Mike Durning reporting in from the SGI Conference.
I missed the early morning plenary session (Dave Doran) and workshops because I was doing some interviews. They will appear somewhere on the web in the weeks ahead.
I arrived a few minutes late to this 11 AM plenary session to find Mark Hoskinson (Heritage Bible Church, Greer, SC) preaching from Psalm 23. I apologize for the late start.
He is my shepherd (participle structure)—“Shepherd” is not a title. It could almost be translated “The Lord is the on who shepherds me.”
He is my shepherd (singular)—directed personally rather than corporately.
Our shepherd is the provider for his people. He provides our needs. In an ultimate sense, all we need is Him. “God wants you to realize is not more time, money, health, etc- what you need is Him. If you have Him, you have all you need.”
He leads us beside still waters—literally, “waters of rest.” Some comments on rest were given.
He makes us lie down. He gives us rest. It is intentional. He makes us lie down. He causes us to stop and sit in his presence.
The order is rest before activity, rather than the reverse.
He restores our soul. We are continually assaulted from without by this world and by our own sinful natures. But He builds us back up.
He guides us in the paths of righteousness. This is more than paths of moral uprightness. He is leading us in the paths that we need to go—the right paths. He does this for His own glory. His name is at stake.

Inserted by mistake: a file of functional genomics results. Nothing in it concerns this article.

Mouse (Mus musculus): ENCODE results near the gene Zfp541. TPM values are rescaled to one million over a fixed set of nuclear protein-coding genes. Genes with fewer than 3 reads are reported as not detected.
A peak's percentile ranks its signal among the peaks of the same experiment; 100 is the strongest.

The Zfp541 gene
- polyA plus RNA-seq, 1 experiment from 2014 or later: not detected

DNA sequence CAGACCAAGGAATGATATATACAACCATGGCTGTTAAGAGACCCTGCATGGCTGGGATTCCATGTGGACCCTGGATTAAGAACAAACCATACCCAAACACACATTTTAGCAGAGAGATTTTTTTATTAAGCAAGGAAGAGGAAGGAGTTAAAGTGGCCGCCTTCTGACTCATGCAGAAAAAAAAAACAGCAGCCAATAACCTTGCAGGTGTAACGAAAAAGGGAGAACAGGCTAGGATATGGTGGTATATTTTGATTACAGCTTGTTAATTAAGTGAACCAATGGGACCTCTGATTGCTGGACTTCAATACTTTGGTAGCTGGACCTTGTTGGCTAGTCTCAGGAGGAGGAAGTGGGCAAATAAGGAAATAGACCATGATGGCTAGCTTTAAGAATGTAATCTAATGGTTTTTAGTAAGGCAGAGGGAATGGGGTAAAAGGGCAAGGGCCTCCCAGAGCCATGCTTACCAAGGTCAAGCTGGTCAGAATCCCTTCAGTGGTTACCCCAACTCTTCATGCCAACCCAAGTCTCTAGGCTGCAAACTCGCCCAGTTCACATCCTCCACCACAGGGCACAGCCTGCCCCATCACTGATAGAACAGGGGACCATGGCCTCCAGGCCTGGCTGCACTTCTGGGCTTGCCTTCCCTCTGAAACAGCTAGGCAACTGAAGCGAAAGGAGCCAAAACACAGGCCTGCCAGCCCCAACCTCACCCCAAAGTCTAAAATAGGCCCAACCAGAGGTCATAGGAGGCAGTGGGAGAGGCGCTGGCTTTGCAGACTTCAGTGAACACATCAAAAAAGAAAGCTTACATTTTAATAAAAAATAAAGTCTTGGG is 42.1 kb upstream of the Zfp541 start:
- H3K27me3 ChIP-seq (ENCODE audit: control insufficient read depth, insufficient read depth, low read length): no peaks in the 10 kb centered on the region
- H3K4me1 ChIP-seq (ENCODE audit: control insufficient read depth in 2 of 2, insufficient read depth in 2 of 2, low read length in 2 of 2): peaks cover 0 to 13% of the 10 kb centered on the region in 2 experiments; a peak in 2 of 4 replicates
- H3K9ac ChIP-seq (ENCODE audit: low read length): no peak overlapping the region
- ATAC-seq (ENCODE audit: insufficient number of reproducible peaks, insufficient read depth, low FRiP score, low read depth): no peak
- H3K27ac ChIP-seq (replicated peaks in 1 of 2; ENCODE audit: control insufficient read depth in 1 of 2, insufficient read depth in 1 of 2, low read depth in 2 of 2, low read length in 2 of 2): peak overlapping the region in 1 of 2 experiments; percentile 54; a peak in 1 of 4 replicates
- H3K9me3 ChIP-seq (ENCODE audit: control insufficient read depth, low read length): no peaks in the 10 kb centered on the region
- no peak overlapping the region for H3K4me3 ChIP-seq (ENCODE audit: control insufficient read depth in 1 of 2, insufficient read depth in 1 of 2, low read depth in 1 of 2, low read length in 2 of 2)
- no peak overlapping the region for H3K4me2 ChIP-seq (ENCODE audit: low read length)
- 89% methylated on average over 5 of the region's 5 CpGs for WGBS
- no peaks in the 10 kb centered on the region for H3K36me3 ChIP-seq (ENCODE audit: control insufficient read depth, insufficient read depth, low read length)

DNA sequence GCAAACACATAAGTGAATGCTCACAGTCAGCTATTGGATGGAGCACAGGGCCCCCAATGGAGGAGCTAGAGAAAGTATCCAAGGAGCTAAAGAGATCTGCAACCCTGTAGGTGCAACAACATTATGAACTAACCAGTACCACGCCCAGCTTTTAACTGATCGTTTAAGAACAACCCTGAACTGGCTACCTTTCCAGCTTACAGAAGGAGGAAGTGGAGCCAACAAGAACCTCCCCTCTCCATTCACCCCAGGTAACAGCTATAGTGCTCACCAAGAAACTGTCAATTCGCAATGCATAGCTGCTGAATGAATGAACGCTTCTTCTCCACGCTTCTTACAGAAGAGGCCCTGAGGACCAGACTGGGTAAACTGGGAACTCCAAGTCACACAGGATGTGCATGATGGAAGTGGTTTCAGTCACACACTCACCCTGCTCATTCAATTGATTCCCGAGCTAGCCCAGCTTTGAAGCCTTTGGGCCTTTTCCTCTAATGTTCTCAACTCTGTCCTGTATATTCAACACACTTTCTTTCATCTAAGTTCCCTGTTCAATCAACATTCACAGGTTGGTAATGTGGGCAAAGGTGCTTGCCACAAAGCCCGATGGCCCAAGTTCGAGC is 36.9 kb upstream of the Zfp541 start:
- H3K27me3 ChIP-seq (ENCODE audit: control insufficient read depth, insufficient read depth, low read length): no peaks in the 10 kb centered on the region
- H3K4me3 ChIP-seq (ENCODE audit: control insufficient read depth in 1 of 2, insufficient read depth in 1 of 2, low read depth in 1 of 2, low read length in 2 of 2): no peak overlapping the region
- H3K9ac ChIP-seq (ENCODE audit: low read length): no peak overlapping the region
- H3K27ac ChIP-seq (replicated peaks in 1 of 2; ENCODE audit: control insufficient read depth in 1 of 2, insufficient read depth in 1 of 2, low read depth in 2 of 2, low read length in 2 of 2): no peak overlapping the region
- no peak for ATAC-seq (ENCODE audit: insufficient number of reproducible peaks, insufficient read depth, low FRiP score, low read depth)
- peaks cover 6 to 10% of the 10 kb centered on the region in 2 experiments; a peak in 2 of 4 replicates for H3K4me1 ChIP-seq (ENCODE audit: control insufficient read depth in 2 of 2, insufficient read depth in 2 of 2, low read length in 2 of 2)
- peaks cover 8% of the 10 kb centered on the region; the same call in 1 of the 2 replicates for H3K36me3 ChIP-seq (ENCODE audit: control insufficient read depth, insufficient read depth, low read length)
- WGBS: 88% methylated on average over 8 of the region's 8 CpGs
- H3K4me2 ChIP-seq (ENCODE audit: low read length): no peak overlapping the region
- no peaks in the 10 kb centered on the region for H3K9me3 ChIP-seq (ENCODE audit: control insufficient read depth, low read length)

God is Shepherding you today. You don’t have to know what you’ll be doing in 5 years.
Even if we walk in the shadow of death (or the valley of deep darkness)—he guides our paths. It may not be that sin has brought us there. Sometimes, it is just the right path for us. We don’t plan for these times, or put them on our agenda. But our Shepherd sometimes brings us there, and it is the right path.
As we plan our Mission ministries, we expect some degree of ministry success. Some converts, picking out and training a national pastor. But we don’t expect to be tortured, or chained, or sawn in two. The question is do you have conscious surrender to the will of the Lord? Your path may not lead where you think it does.
Note that he does not say “I will suffer no evil.” He says “I will fear no evil.” What removes the fear is the conscious awareness that the Lord is with us.
The Psalm then turns from a 3rd person discussion about God to a 2nd person prayer to God. “You, God, are with me.” The Shepherd is no longer ahead to lead. He is alongside, to escort.
Rod & staff. The rod was a stick, for defense. The staff is the crook, for control. The rod is for defense from threats without. The staff is for defense from threats within. And these comfort us.
The imagery then changes (v. 5). He is no longer the Shepherd of His people. He is now the host for His people.
The enemies look on, seeing the feast that God has prepared for us, and shout “no!” The Accuser, the Enemy, calls up all the offenses we have made. But to his mortification, he sees the Lord prepare a feast for us.
He anoints our head with oil. Our cup runs over—filled to the point of saturation. Don’t think in terms of God having given us these gifts. It’s that God has given us Himself, filling us with joy.
Verse 6 tells us that God gives us love—love for a lifetime. But God’s love is following us—hunting us down—every day. No worries, though. You want it to catch you. Good thing too. Because if it were just up to you to pursue God’s love for a lifetime … well, we know where that would end.
Our God is our Shepherd. Worthy of our trust, and our praise.